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David Blackwell: Making Music is His Life
By Rod King
Fort Wayne Reader
David Blackwell would rather be playing his clarinet and tenor saxophone with his Music Express dance band, arranging music for the group or making music with the Fort Wayne Area Community Band than just about anything else in the world.
His five piece Music Express ensemble has been providing ballroom dance music for veteran’s organizations, wedding receptions, parties and concerts throughout Northeast Indiana for the past 16 years. They play a broad variety of music ranging from the 1930s through the 1960s with particular emphasis on the big band swing tunes. "Not many groups are geared to play for ballroom dancing,” says Blackwell. “We do a lot of the old standards, ballads, waltzes, Latin-style numbers and even a few polkas. Our library includes around 350 charts (pieces of music)," he added.
Most of those pieces were arranged for the group by Blackwell, using his computer and special music software that even plays his work back to him so he knows exactly how it will sound when played by Music Express. “I first listen to the original piece and then try to decide how I can make it fit our players. My goal is to make our arrangements sound as close to the original compositions as possible.
“I’m able to create the true big band sound with just five people because of the versatility of our two keyboards. With her right hand, keyboard player Dona Longbons plays the tenor saxophone part while doing the trombone line with her left hand. When we do Artie Shaw’s Begin the Beguine, I try to emulate Shaw on the clarinet and she fills in the saxophone part with the keyboard. The other keyboard, played by Marlene Lobsiger, does the piano and bass parts. Kim Lobsiger plays trumpet and is our vocalist, Mike Shivley is on drums and I cover the clarinet and tenor sax parts, but not at the same time.”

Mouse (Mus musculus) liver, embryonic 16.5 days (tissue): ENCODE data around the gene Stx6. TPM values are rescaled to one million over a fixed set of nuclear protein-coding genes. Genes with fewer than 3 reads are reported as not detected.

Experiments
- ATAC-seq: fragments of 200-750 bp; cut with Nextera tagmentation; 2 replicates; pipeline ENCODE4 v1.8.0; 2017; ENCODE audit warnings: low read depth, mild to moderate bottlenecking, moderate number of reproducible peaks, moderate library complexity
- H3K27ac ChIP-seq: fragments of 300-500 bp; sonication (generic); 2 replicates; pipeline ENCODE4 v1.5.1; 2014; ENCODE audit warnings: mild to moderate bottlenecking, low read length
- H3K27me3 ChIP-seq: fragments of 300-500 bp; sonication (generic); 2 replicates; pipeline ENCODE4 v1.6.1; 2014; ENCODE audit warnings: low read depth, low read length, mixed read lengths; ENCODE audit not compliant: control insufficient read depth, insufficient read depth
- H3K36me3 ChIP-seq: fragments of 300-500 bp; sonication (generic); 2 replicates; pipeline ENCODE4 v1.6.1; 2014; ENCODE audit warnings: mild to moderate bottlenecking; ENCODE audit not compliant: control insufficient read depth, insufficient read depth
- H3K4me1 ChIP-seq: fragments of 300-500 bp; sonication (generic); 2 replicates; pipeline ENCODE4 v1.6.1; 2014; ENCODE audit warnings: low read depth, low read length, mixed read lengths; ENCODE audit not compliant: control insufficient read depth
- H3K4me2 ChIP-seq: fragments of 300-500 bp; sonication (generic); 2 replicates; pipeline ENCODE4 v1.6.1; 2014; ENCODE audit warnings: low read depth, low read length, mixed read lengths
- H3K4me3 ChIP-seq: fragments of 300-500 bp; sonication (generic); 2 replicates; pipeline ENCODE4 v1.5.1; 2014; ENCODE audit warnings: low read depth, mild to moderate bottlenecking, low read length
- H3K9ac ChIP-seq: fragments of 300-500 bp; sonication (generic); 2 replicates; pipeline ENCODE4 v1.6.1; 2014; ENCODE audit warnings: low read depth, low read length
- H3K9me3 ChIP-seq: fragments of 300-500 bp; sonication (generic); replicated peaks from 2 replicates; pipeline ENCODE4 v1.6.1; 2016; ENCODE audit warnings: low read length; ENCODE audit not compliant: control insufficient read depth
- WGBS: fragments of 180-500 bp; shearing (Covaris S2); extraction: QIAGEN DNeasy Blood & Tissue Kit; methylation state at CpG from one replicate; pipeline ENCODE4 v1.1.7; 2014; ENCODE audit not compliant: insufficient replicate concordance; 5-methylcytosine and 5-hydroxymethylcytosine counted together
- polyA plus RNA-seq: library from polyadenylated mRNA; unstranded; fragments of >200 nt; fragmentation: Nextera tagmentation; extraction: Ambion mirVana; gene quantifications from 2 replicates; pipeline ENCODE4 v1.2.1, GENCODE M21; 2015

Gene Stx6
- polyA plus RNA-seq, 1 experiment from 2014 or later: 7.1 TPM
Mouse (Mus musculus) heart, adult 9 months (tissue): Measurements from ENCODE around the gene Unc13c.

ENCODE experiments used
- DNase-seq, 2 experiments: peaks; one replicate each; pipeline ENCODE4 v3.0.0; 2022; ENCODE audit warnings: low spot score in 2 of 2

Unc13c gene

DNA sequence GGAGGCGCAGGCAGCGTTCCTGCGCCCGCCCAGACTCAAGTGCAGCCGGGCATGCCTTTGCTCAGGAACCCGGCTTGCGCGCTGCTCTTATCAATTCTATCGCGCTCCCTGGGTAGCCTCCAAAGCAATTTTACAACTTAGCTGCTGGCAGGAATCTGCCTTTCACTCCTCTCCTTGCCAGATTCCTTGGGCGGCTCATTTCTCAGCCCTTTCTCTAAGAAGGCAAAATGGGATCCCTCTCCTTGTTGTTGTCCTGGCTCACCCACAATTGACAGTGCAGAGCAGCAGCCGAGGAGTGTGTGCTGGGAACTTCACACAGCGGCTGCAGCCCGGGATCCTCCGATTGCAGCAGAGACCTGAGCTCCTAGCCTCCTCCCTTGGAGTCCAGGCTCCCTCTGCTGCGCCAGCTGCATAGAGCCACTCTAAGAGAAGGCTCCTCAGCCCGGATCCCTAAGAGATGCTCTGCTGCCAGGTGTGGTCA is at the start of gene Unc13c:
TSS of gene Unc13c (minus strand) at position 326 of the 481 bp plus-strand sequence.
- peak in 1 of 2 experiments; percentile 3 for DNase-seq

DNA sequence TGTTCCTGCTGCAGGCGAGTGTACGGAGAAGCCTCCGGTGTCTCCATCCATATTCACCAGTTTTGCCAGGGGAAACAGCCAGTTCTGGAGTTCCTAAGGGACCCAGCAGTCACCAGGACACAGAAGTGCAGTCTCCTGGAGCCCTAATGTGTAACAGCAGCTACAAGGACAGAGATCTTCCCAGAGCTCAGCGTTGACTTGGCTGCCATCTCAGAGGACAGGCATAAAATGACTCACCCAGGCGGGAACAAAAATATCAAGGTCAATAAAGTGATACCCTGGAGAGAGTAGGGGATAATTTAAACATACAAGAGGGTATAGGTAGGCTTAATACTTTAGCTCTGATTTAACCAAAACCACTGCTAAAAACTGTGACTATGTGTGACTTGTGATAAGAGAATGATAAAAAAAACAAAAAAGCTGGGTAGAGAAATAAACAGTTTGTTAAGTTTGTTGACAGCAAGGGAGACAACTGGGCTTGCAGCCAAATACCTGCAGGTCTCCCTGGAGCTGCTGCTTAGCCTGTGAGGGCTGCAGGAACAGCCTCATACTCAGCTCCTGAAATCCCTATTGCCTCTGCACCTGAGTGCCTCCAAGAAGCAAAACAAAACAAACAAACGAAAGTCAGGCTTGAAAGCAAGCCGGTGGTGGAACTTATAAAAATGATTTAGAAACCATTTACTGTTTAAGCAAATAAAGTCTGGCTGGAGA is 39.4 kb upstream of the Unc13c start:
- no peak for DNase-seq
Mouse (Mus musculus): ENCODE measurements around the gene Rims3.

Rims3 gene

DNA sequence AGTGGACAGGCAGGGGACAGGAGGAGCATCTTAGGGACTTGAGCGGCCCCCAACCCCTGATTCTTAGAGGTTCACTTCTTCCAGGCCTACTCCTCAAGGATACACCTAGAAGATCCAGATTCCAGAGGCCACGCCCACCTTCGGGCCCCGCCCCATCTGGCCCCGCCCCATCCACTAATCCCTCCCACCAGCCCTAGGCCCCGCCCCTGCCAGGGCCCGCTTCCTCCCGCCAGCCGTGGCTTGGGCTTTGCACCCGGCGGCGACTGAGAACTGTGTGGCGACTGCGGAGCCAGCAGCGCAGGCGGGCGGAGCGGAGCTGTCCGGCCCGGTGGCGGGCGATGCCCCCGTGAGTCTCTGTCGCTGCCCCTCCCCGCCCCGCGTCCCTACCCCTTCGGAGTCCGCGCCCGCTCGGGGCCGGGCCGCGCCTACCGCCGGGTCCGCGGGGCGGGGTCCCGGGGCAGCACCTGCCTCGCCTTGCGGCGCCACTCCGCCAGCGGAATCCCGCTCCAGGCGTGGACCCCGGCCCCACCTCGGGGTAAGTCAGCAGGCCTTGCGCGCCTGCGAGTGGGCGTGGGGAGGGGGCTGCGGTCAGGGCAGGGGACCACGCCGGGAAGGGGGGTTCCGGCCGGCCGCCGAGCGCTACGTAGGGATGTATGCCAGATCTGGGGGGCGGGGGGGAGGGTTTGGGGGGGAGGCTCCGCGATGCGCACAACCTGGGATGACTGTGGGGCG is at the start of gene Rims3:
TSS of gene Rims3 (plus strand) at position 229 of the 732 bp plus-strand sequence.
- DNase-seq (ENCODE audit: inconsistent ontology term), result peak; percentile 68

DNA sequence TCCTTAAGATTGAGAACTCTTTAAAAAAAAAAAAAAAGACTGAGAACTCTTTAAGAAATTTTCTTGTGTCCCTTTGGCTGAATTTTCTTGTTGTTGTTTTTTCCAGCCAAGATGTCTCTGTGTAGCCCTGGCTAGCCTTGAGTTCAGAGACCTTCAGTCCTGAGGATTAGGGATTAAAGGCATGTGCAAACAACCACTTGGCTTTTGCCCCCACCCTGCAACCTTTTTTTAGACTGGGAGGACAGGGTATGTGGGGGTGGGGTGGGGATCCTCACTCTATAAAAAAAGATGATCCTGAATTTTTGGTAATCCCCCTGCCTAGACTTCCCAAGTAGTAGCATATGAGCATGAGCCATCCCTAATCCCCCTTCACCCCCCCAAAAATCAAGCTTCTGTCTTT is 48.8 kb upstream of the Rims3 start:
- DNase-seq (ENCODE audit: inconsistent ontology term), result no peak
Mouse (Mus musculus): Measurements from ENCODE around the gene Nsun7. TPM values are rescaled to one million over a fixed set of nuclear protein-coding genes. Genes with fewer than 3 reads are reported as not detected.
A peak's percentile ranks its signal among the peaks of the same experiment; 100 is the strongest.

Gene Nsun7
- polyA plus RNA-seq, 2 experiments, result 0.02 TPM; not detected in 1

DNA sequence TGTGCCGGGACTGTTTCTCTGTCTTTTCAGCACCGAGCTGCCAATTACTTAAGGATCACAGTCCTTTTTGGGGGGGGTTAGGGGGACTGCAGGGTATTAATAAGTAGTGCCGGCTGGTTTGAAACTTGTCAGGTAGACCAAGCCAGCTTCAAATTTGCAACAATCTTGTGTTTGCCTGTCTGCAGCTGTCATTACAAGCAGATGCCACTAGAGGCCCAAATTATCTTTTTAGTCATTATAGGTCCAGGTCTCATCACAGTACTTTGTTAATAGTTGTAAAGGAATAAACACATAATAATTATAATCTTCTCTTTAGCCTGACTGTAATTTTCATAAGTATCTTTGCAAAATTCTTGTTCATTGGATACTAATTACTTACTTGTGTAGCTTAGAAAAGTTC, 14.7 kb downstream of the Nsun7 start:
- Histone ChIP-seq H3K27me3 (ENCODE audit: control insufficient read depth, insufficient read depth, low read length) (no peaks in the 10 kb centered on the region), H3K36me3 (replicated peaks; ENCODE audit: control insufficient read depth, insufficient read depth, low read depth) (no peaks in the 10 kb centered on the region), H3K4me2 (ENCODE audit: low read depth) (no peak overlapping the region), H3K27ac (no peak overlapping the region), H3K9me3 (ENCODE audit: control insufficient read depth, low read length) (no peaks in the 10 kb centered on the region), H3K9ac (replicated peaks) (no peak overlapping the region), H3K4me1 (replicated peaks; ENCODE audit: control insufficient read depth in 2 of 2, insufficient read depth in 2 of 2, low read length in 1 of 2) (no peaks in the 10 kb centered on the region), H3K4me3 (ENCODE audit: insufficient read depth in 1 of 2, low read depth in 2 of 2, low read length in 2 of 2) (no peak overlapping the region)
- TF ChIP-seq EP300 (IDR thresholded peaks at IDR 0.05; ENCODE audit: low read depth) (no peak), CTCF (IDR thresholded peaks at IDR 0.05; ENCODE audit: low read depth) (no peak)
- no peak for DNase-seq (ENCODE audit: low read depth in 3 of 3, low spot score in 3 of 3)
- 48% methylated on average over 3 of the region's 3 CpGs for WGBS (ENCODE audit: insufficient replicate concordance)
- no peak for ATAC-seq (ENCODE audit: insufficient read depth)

Music Express will be performing at Foellinger Theater June 28 as part of the Fort Wayne Parks & Recreation summer concert series, and will also do a performance at Warsaw Central Park July 22.
Music has been a big part of his life since he was a kid. “I wrote my first arrangement for the Blackwell family band. My dad was an avowed Sousa nut and actually took lessons from Sousa's drummer. My mom was an amateur piano player, my brother played tenor sax" says Blackwell, "and after I began learning the clarinet we would all play together.”
He played in the North Side High School band and was in a rock combo called The Del-fi’s. Blackwell had already determined to make music his career and traipsed off to Indiana University to major in music and be part of the Marching One Hundred and the Symphonic Wind Ensemble. While there he also played in a rock band called The JB’s With sheepskin in hand, Blackwell landed his first teaching job as director of the Ridgefarm (Illinois) High School band. There were 22 kids in the band and just 100 in the whole school. Three years later he accepted a band director position at Syracuse (Indiana) Junior High School. When the Wawasee High School band director retired four years later, he took the job and later was named music department chairman. He led the high school program for 21 years and closed his teaching career at Wawasee Middle School in 2003.
In addition to Music Express, which performs 20 to 30 gigs a year, Blackwell sits in with Dan Heath and the Paradise Band and Papa Lo Jazz Band. He did all the arrangements for the “Lights on Broadway” review and directed the pit orchestra to mark the 75th anniversary of the Embassy Theatre in May 2003. Area swing choirs keep him busy writing arrangements for their back-up bands.
The Fort Wayne Area Community Band is another love of his. Blackwell serves as an assistant conductor, has written and arranged several pieces for the band and has been president of the 70-member concert band for the past three years. He admits that he inherited his father’s Sousa fanaticism, and has dressed up on several occasions as the “March King” to lead the Community Band in an all Sousa concert.